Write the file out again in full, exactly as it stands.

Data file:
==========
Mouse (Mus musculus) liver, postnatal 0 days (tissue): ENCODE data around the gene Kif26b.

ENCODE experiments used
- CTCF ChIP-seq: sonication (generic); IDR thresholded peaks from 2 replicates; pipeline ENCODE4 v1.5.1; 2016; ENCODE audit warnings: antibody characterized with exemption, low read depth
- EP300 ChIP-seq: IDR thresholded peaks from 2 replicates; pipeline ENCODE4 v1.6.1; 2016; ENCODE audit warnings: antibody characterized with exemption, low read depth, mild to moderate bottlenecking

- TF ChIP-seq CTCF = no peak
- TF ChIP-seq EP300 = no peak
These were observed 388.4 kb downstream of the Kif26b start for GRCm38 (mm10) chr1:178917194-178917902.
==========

Mouse (Mus musculus) liver, postnatal 0 days (tissue): ENCODE data around the gene Kif26b.

ENCODE experiments used
- CTCF ChIP-seq: sonication (generic); IDR thresholded peaks from 2 replicates; pipeline ENCODE4 v1.5.1; 2016; ENCODE audit warnings: antibody characterized with exemption, low read depth
- EP300 ChIP-seq: IDR thresholded peaks from 2 replicates; pipeline ENCODE4 v1.6.1; 2016; ENCODE audit warnings: antibody characterized with exemption, low read depth, mild to moderate bottlenecking

- TF ChIP-seq CTCF = no peak
- TF ChIP-seq EP300 = no peak
These were observed 388.4 kb downstream of the Kif26b start for GRCm38 (mm10) chr1:178917194-178917902.